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10x10 John Alexander Skelton

12 September 2019

Tell us about yourself or your practice. What are you working on at the moment?

Currently I’m working simultaneously on the production of my last summer collection and the research/textile development and planning for my new winter collection. There’s a lot of dyeing and washing going on at the moment as with my summer collections I use a lot of antique linens that I garment dye. I also did a lot of overdyeing with natural dyes this summer, so the studio is very busy.


What key issues are you addressing with your work? / What impact do you hope to see through your work? / Why is design important? (feel free to answer one, or all!)

I think the future of design is incredibly important to our continued existence on this planet. I do not agree with the rejection of entire industries and firmly believe that it is an imperative and essential role that designers show and prove that we can coexist with the natural world reversing the deficits we currently face.


Tell us about something you’ve seen that’s inspired you recently? / Tell us about something you’ve worked on that’s made you feel proud. (please answer one or both)

I recently visited the biennale in Venice and whilst it’s not directly related to my work I found both the Ukrainian and French Pavilions extremely moving. They both dealt with the Anthropocene and the ambivalence of society in different but very powerful ways. It’s always more interesting for me if the work carries a relevant and potent charge, it’s something that I aspire to reflect in my own work.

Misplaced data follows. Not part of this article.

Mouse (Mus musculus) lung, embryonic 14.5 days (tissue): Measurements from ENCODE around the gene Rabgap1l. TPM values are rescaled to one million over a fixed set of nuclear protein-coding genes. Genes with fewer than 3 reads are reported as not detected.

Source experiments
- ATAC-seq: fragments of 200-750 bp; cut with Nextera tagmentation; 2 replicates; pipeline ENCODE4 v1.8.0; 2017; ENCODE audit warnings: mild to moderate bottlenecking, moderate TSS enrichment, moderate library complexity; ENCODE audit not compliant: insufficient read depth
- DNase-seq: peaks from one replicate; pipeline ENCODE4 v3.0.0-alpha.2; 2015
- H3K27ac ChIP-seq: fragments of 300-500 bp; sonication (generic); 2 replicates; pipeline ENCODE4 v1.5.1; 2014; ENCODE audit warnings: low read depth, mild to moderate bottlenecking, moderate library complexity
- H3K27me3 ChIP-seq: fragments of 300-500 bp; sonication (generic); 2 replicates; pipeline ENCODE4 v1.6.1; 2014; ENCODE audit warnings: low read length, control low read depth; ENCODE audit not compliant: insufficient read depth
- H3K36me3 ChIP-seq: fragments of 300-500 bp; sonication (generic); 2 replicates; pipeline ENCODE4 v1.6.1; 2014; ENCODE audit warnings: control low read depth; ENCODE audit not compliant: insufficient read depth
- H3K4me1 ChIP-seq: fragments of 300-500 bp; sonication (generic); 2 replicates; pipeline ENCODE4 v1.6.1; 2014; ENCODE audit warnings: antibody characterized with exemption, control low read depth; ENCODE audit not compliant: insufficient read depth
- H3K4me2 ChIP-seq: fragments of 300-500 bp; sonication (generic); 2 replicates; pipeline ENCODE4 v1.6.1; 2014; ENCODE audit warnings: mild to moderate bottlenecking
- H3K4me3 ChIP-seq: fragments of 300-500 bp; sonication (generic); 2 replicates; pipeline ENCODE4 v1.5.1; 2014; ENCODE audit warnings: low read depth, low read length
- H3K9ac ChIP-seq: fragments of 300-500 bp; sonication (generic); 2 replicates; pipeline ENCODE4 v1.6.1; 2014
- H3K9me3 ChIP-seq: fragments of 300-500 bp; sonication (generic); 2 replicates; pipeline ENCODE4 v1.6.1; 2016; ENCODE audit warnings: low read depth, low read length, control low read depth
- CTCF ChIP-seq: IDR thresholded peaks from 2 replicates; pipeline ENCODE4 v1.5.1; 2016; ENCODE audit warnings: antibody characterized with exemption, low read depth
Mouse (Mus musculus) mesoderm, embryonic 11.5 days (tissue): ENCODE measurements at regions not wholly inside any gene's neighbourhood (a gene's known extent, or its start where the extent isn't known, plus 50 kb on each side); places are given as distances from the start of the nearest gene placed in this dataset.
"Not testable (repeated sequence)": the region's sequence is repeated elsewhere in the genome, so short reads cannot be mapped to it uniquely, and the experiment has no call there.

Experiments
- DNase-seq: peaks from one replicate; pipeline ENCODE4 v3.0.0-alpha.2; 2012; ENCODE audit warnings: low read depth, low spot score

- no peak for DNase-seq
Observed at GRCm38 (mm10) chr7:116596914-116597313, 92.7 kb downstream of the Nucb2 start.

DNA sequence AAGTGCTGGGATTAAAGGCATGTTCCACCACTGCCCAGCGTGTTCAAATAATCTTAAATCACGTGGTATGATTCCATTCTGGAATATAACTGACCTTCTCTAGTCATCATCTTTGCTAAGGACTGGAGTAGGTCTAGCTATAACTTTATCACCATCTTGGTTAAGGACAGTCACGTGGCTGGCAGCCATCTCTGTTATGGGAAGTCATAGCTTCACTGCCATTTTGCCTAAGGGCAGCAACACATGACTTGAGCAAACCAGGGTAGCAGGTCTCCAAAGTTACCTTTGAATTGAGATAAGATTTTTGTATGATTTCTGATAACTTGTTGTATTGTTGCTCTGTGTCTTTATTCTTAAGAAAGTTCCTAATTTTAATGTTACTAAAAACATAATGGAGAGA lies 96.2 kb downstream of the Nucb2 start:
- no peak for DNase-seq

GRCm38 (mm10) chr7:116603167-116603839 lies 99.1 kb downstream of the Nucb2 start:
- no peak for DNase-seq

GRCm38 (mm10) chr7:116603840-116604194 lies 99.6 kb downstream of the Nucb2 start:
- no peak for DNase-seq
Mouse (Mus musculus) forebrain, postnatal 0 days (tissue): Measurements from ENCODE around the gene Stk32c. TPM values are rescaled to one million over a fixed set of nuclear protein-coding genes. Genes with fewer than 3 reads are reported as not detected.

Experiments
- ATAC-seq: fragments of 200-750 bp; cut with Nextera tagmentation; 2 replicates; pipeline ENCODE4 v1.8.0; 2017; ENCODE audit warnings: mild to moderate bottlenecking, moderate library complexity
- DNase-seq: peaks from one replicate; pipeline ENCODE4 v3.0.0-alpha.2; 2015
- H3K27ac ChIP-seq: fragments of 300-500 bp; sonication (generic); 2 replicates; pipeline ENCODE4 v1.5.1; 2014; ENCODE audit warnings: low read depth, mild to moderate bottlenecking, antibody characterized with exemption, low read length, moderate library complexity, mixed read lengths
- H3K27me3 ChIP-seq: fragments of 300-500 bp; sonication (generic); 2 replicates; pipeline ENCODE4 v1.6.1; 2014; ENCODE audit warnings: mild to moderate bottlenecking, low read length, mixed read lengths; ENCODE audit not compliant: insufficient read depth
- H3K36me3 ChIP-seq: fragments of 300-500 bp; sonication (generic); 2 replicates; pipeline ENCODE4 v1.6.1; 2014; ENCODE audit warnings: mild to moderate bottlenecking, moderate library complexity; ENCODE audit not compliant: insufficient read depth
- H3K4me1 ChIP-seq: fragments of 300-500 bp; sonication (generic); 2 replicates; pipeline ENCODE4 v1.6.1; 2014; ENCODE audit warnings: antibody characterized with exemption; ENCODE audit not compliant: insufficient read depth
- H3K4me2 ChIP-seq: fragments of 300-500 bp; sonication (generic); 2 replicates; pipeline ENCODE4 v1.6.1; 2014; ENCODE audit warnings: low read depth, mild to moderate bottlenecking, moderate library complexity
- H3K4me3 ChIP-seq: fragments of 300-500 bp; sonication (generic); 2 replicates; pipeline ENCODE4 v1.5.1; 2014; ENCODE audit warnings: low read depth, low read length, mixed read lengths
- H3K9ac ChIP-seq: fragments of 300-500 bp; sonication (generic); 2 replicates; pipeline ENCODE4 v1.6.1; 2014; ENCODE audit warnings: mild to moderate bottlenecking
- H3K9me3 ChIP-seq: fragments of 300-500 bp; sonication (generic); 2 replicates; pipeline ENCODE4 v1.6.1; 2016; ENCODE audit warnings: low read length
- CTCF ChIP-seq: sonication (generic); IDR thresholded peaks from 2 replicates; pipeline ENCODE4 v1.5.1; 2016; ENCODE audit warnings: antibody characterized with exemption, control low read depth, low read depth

What is the role of design in addressing/communicating global issues? What are the challenges you face in communicating your work to a global audience? How do you approach inclusivity and accessibility in your work? (please answer one or all!)

I don’t think I have any issues in communicating to a global audience, it’s not something that I actively pursue though. I’m more interested in people discovering my work through their own devices rather than it being forced down their neck. I think it’s more special this way and allows for the simple pleasure of discovery.

I have a proactive approach to inclusivity, I have a lot of textile work done in India where I utilise the work of NG0’s and other cooperatives. In terms of accessibility there is one major issue in that if you want to make very good quality clothing in an ethical way and not mass produced then the prices will always be high. However, I believe that owning fewer better quality items is the way forward in almost all forms of consumption.